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Avoid the Crowds and Enjoy the Cool Fall Temperatures

For more than a century, the national parks have been favorite vacation spots for US travelers. Aside from their stunning natural beauty, unique land formations and historical landmarks, national parks are fantastic in the fall. Autumn leaves magnify to their attraction through panoramas of vibrant colors.

Seasonal changes also bring a different form of light, which adds to the stunning beauty of fall foliage as it bathes the landscape in rich hues. If you haven’t visited a national park in autumn, you’re missing out on a fabulous time of year. You can avoid the sweltering summer heat along with the crowds of visitors, and at the same time, take advantage of cheaper off-season rates.

Better yet, gather up a group of friends or family and charter a bus. You’ll get to view the countryside along the way and not miss a moment of the scenery.

Why Did the United States Create National Parks?

In 1916 President Woodrow Wilson signed the act creating the National Park Service as a bureau in the Department of the Interior. National parks have the purpose of conserving nature, the scenery, historical monuments and reservations along with protecting wildlife and creating enjoyment for visitors and future generations.

The park system currently has more than 400 park areas throughout the 50 states, the District of Columbia and U.S. territories, including American Samoa, Guam, Puerto Rico, Saipan and the Virgin Islands. Total park areas comprise more than 84 million acres.

Top National Parks to Visit

Not all travel guides agree on which are the top 10 National Parks, but there are an abundance of parks to choose from. Here are some popular choices.

Acadia National Park

To see the first point of sunrise in the continental United States, take a trip to Arcadia National park and drive up to Cadillac Mountain. The road up the mountain is open during October and November but closes in December, so be sure to plan ahead. You’ll have a beautiful view of the sunrise from 1,530 feet.

You can also hit the hiking trails and take in a vast array of wildlife or visit some of the seaside villages.

Great Smoky Mountains National Park

According to National Geographic, the Great Smoky Mountains National Park is one of the most visited US parks, drawing about 11 million visitors a year. The park spans across Tennessee and North Carolina and contains more than 800 miles of hiking trails.

From the diverse wildlife, flowers that bloom year-round to the traces of Appalachia culture in some of America’s oldest mountains, there is plenty to see and do.

Grand Canyon National Park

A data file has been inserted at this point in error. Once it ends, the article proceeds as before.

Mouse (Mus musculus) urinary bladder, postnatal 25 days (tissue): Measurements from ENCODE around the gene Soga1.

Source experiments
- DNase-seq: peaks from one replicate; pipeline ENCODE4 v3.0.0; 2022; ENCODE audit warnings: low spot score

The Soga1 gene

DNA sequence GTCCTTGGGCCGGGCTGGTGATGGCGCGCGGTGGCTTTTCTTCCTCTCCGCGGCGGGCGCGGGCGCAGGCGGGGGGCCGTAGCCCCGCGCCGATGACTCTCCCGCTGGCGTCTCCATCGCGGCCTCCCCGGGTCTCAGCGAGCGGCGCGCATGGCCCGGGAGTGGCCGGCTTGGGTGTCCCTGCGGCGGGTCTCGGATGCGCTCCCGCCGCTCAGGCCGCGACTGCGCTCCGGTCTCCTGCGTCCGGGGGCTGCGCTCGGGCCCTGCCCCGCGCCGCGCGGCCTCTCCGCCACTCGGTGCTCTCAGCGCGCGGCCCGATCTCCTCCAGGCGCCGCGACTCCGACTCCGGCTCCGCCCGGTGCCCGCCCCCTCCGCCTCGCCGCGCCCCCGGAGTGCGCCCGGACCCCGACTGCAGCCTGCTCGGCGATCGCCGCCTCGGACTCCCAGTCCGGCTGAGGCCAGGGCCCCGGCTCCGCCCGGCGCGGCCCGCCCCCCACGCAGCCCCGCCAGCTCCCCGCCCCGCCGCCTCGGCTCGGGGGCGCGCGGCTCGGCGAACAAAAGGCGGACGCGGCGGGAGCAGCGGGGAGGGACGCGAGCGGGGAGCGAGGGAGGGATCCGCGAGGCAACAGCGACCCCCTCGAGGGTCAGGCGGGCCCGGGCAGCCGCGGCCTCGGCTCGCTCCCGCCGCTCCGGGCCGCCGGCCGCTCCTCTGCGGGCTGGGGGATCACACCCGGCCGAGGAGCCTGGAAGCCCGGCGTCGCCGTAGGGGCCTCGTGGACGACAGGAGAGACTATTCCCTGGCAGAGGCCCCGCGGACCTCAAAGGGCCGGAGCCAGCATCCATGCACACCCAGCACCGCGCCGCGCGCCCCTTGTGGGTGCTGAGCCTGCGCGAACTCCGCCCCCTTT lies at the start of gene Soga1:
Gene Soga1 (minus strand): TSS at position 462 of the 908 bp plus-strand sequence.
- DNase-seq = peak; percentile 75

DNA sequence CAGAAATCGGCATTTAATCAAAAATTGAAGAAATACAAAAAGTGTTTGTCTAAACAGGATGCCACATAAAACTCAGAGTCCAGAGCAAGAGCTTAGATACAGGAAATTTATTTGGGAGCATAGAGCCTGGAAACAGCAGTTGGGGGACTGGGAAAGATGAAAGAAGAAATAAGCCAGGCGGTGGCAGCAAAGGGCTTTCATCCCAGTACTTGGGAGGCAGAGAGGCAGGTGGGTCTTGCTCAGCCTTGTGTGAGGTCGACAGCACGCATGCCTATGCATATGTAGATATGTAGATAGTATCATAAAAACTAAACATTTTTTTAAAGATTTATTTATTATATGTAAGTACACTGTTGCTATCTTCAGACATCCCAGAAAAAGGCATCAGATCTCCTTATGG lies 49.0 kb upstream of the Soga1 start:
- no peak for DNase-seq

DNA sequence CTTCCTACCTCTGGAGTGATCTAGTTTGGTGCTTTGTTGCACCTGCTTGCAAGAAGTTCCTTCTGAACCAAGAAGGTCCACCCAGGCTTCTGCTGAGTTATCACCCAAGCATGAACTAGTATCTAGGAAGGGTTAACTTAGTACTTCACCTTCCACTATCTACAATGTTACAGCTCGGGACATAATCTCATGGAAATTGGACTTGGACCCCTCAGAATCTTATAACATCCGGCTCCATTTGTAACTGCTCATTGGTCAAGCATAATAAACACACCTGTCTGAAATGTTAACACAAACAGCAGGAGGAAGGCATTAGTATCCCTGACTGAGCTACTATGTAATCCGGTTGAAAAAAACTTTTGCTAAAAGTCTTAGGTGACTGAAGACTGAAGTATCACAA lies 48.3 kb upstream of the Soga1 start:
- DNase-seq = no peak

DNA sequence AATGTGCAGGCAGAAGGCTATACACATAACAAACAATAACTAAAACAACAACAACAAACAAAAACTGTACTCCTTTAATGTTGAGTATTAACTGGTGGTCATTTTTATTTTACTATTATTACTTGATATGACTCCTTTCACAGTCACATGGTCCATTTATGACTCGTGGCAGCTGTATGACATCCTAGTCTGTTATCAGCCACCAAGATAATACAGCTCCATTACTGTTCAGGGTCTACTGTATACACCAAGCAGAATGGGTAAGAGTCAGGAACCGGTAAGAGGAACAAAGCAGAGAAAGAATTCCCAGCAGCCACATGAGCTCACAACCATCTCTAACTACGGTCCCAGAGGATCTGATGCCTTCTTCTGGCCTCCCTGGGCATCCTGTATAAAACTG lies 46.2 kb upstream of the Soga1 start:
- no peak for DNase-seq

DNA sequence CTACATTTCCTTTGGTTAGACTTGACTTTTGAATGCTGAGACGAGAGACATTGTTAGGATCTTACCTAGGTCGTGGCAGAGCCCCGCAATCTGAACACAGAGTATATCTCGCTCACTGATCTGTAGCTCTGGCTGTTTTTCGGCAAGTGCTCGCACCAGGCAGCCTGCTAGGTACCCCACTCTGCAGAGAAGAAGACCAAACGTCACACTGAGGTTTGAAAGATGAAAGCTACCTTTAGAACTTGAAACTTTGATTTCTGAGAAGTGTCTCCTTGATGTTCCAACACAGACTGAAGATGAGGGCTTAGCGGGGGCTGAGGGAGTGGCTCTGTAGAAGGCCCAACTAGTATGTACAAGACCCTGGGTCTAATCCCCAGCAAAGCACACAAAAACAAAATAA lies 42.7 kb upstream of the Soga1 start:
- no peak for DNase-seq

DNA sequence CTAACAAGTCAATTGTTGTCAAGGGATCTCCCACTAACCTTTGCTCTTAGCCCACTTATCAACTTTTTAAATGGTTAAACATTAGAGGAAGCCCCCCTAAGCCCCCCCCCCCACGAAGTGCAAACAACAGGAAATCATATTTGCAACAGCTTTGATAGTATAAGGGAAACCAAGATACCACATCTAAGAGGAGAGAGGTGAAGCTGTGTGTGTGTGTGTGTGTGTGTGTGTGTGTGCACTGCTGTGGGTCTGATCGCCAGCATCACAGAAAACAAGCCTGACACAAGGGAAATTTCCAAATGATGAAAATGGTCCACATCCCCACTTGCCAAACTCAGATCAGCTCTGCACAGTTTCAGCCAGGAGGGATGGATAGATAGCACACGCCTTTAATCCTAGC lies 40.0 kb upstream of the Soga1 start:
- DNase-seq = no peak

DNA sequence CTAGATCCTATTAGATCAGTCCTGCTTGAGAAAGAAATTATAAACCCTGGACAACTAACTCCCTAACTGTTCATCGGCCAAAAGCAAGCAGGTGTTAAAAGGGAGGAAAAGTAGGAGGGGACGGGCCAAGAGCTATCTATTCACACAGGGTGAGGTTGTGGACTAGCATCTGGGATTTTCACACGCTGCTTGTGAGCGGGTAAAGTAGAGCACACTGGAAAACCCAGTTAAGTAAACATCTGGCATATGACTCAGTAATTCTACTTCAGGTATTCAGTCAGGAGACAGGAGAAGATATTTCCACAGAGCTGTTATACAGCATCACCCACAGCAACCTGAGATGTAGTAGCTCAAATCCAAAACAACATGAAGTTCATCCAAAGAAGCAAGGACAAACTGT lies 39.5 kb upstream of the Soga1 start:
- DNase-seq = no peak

Photographers have tried to capture the magnificence of the Grand Canyon but nothing compares with seeing it in person. Listed as one of the Seven Wonders of the World, the Grand Canyon National Park is located in Arizona and is one of the planet’s deepest canyons. It ranges an average depth of one mile and spans an average width of 10 miles.

People come from all over the world to see the Grand Canyon with an estimated 6 million visitors per year.

Fewer crowds of people visit in the fall and the canyon takes on an extraordinary aura in the shorter days of autumn light. Unlike the heat of summer hiking, you’ll find that hiking the South Rim’s Inner Canyon trails is more pleasant during cooler fall weather.

Yosemite National Park

Over 4 million people visit Yosemite each year, and it is one of the oldest federally preserved lands in the country, founded by John Muir in 1890 before the National Park Service existed. Located in the California Sierra Nevada mountain range, the park is graced by giant sequoia trees, cascading waterfalls and huge granite cliffs.

El Capitan and Half Dome are unique rock formations and are two of the park’s most famous attractions.

Rocky Mountain National Park

Located in Colorado, the Rocky Mountain National Park encompasses diverse ecosystems such as wetlands, 450 miles of streams, 150 lakes, pine forests and alpine tundra. Approximately 4 million people visit the park every year. There is much for visitors to see, including its enormous peaks, aspen and pine forests and abundant wildlife, including black bears, moose and big horn sheep. According to Time, Rocky Mountain National Park is a hiking paradise.

The highest mountain in the park is Longs Peak, which towers at 14,259 feet. A variety of hiking trails are available for seeing breathtaking panoramic views of Longs Peak and other areas.

Zion National Park